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Research on cells' 'power centers' sheds light on AIDS treatments

October 9, 2002 Research On Cells' 'Power Centers' Sheds Light On Aids Treatments WEST LAFAYETTE, Ind. -- Companies that create HIV-AIDS drugs now have key information that could assist in making new medications with fewer side effects. Researchers Henry Weiner, a professor of biochemistry at Purdue University, Steven Zollo of the National Institute of Standards and Technology and Lauren Wood of the National Cancer Institute, noted the similarity between HIV-AIDS treatment side effects and naturally occurring diseases. Certain HIV-AIDS treatment side effects, such as fat loss and insulin resistance, clinically resemble diseases of the mitochondria, the "power centers" in cells, that affect the functioning of other parts of the cell. The researchers hypothesized that the drugs to combat HIV infection also might inadvertently affect the functioning of the mitochondria. "Finding that a drug affects a different target than the one it was designed for is not unusual," said Weiner, an expert on protein processing in the mitochondria. The team speculated that current AIDS treatments using drugs that inhibit HIV proteins also could inhibit a key mitochondrial protein. This speculation fits the observation by doctors that side effects resembling mitochondrial dysfunction originated after new drugs became part of the standard drug "cocktail" used to treat AIDS patients. Highly Active Antiretroviral Therapy, or HAART, has prolonged the lives of many, but also has been associated with side effects such as diabetes, high cholesterol and the development of fatty deposits. To test the theory that the drugs were inhibiting the mitochondria, the researchers flooded isolated mitochondria with large amounts of the drugs and then measured the levels of processed protein in the mitochondria. They found that a number of HIV-AIDS drugs can inhibit mitochondrial processing. Although these findings suggest a possible link between HIV-AIDS drugs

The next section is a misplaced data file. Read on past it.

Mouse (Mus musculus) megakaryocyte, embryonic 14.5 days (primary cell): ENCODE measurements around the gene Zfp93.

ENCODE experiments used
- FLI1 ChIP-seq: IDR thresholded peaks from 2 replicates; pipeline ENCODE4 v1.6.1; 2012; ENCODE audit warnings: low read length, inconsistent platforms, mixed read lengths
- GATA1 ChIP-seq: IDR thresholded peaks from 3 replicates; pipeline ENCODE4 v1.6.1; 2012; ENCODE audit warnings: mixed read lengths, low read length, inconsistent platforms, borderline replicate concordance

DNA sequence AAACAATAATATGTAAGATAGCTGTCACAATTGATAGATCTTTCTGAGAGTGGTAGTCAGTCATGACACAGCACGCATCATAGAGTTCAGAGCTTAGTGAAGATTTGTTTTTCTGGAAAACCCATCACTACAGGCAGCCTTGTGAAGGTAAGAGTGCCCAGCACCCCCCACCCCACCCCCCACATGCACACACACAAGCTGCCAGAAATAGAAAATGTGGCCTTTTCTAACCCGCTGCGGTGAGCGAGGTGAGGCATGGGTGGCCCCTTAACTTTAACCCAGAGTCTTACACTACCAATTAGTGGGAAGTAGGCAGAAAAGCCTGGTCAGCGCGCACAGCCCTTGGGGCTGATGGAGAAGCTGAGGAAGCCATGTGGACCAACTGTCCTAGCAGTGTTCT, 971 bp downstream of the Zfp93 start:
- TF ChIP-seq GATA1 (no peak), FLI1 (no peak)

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Contact: Beth Forbes
forbes@purdue.edu
765-494-2722
Purdue University
9-Oct-2002


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